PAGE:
Let me introduce myself since I’ll be writing here for a long time (hopefully). I’m Aishah, a mother to an 8-year-old and a newborn girl (yes she’s sleeping next to me while I’m typing this). For the past years, I’ve been working in the early childhood education industry in Malaysia, from taking care of babies and toddlers to giving caregivers training for educators. I will be sharing here in our blog the little experience and knowledge that I have along this beautiful journey of motherhood and early childhood education.

As I have just gone through my babymoon period, and have had a pleasant postpartum and confinement period, I am thankful that my 4- month young baby has been healthy and such a blessing in our lives. I also can’t help but think of her future, her growth, her development. Having a baby after 8 years from the previous one, some things need a little refresher and reminder. The other day I was wondering, shouldn’t my baby already be rolling on her back and making me put pillows around our bed to prevent her from falling? So I dug into a few books and the internet to have a little revision and decided to share my notes here!

The journey of physical development starts when the baby is in the womb and continues after their first breath on the earthside. It is a remarkable journey that brings joy to both parents and the child. They progress slowly from grasping objects to rolling over, pushing their body forward, heads up with better neck control, crawling, pulling up and holding on to furniture to stand, and eventually taking their first steps. Here are some important milestones for us to look for.

At 2 months, babies should be able to hold their heads up when put on parents’ shoulders, while on their tummy, move both arms and legs, open hands briefly, and move their heads to the left and right following objects or eye contact with adults. I enjoy this phase so much where they seem so fragile yet such a bundle of sunshine to be held in our arms.

Later towards the 4th month, babies usually can already hold their head steady without any support when being held or on their tummy, and love to bring their hands to mouth (I swear babies look too adorable doing this, it’s like they’re eating their whole hand!), they can also hold a toy when it is placed in their hands and can push their arms and elbows during tummy time!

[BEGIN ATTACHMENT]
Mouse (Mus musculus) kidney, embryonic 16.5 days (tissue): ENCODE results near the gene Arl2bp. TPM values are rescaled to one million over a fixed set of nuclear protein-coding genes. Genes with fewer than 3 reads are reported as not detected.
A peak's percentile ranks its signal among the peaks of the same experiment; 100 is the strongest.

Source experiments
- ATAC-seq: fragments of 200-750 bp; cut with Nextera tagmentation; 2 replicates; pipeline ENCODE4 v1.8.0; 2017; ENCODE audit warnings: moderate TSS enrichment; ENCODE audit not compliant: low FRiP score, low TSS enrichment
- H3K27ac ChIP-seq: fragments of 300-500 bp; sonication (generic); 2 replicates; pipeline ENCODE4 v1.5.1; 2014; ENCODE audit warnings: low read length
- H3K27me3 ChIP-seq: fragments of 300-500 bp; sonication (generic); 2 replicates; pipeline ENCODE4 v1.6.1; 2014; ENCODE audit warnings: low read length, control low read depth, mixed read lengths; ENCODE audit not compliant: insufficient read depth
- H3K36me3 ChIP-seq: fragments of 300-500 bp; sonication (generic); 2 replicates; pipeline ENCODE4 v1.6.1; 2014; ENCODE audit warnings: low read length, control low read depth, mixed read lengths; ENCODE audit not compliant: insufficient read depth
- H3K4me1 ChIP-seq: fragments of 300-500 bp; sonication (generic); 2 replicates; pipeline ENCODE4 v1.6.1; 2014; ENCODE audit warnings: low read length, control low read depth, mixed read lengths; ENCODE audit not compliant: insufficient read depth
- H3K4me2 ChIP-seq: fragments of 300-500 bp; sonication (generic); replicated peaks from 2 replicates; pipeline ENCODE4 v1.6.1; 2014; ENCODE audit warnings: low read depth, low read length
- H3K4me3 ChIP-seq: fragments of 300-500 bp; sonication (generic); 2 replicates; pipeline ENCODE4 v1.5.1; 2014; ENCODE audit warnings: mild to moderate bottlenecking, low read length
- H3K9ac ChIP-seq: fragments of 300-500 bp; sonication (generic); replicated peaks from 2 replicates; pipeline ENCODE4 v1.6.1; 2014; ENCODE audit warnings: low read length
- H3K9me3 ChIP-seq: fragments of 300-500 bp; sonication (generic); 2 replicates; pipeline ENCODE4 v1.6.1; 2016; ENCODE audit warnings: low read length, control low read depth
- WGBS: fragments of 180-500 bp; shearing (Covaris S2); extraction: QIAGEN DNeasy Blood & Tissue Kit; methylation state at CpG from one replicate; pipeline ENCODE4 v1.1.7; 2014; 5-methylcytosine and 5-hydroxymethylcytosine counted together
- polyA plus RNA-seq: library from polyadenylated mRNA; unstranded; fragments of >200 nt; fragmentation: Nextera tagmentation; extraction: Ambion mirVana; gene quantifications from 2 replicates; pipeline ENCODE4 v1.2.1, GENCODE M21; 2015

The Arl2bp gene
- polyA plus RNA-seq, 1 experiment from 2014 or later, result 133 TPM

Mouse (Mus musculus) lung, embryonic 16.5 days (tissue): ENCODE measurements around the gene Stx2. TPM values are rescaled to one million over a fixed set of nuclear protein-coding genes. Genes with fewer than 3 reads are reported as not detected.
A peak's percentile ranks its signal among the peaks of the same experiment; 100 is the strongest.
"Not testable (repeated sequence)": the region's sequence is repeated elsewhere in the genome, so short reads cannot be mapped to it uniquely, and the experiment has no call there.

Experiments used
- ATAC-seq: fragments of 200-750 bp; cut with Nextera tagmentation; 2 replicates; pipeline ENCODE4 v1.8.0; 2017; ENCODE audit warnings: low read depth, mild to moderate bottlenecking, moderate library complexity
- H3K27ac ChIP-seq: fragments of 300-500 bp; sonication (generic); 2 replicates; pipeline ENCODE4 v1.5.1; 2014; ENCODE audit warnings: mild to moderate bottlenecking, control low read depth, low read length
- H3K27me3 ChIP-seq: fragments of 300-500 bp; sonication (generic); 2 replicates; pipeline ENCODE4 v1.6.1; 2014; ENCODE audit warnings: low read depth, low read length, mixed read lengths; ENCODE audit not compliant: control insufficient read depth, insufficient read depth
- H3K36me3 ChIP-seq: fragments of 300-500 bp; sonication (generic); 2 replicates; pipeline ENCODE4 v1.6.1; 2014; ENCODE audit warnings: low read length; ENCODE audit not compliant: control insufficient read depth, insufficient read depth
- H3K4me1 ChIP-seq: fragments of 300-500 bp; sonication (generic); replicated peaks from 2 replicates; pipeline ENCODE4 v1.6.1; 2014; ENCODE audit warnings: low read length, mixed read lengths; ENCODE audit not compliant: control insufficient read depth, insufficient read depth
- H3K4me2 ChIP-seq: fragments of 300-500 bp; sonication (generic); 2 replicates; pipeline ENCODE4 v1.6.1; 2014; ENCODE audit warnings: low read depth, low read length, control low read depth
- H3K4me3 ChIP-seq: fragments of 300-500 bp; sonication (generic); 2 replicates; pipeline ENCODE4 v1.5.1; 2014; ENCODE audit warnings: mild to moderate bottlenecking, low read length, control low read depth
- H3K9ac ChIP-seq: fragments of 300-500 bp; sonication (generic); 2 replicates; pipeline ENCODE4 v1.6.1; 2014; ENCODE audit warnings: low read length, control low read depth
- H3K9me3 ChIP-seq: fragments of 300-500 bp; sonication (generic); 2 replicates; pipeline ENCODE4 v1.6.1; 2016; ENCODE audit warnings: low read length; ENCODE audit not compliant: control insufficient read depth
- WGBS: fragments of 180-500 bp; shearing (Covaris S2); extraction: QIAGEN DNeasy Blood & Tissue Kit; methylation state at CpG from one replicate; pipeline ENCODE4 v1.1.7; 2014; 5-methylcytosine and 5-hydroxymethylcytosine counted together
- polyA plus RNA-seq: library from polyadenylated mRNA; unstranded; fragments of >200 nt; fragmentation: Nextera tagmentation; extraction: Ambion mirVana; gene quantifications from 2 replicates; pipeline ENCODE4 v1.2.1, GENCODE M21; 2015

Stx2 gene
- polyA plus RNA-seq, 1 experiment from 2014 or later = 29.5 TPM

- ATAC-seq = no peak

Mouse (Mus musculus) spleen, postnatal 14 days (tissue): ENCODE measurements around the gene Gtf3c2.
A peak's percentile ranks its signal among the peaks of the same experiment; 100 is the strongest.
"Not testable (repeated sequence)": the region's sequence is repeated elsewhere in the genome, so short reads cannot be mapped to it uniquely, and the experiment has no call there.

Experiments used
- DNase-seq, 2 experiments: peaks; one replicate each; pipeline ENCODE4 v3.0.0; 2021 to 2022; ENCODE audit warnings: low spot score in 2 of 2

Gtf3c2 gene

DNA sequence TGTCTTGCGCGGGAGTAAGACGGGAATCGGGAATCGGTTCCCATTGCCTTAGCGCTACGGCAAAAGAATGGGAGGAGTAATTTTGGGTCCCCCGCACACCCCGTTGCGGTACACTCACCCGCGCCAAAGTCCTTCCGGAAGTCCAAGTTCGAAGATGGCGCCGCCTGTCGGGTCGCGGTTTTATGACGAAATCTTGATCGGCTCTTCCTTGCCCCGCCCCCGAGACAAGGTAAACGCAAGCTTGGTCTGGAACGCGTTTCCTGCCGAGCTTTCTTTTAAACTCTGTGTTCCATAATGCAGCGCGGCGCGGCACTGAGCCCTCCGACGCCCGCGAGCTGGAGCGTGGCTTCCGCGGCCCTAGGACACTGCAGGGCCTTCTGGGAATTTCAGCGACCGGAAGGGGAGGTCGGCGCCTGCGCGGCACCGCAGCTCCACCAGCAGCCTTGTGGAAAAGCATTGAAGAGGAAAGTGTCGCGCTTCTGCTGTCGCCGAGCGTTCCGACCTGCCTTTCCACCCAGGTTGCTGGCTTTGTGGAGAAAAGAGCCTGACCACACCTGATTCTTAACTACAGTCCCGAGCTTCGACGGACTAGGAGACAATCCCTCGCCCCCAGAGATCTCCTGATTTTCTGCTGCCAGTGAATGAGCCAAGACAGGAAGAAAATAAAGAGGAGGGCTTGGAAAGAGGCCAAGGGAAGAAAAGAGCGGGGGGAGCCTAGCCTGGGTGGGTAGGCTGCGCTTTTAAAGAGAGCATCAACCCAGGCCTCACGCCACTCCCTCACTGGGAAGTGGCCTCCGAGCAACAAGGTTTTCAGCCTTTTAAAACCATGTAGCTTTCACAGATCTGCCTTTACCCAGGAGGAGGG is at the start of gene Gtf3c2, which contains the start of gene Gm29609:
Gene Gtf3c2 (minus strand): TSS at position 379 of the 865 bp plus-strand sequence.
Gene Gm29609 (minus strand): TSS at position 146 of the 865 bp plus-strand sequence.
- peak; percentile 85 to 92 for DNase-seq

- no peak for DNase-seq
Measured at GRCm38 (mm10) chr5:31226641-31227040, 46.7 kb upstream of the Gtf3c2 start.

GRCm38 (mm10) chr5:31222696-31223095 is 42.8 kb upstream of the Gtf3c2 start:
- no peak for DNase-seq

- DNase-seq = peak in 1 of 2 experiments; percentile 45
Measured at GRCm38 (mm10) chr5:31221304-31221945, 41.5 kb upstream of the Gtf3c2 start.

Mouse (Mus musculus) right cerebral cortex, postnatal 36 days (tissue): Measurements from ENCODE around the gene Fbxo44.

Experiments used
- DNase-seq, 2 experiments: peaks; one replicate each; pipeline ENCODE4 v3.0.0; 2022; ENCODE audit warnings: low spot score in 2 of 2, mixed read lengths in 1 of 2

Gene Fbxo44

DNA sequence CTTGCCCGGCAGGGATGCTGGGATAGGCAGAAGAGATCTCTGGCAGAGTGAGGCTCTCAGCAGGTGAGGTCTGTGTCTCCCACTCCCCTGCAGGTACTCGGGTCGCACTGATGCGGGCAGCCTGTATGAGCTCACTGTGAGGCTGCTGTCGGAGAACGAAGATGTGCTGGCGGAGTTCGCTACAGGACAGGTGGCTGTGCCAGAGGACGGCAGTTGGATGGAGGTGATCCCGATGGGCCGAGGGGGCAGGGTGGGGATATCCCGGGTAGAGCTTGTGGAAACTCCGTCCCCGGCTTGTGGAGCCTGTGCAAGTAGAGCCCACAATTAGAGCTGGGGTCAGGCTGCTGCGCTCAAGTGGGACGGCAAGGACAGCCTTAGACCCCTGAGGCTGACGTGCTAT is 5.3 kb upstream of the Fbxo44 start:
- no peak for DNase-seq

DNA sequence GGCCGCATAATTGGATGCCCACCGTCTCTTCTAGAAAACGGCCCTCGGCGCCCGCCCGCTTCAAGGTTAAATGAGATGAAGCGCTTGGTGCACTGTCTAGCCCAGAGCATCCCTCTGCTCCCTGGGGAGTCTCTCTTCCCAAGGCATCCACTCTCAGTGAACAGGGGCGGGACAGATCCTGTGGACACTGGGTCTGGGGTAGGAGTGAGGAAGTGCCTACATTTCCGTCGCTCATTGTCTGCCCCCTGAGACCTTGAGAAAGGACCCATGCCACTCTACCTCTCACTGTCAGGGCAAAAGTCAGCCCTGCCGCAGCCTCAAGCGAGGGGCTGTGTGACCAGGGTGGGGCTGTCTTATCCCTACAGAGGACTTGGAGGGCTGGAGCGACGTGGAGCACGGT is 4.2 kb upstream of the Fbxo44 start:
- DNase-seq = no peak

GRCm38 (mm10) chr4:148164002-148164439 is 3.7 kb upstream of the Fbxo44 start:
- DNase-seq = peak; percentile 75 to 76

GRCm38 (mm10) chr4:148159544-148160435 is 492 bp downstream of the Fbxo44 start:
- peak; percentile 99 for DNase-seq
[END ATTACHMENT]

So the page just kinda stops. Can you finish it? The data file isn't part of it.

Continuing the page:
And I can’t wait till my baby turns 6 months old when she should be able to sit up and start having solids while beginning her baby-led weaning journey. Babies at this age can roll from tummy to back, push up with straight arms when on tummy, and lean on hands to support. These are milestones leading to the next ones as by 9 months old, they can get to a sitting position by themselves without support, crawl around the room, move things from one hand to the other, and bring food towards themselves. Yup, this is when things get messy at the dinner table and they pick up things on the floor to put in their mouth!

Trust me, time flies when you have those tiny humans with you. By the time it’s their 1st birthday, so many other milestones especially in physical development are gained. Our babies are not so babies anymore, they would love to pull themselves up to stand and walk around the house while holding on to the furniture around them! They can also drink from a cup without a lid while we help hold it and pick things between their thumb and pointer finger.

It won’t be long till we have to chase them around the house or the park! Well, those are some of the important milestones I would look forward to, and of course, each child is different, so one might hit a milestone earlier than the other even if they were born on the same date. We shouldn’t worry too much if it’s a few weeks later than expected, keep on having quality time and play with them and you’ll see wonders.

Do share with me your experience or if you have any concerns about the delayed physical development. I believe parents and caregivers should keep track of the development or any red flags and raise our concerns to the professionals and our support system to help us navigate through every stage of a child’s development. Until then, see you in our next post!

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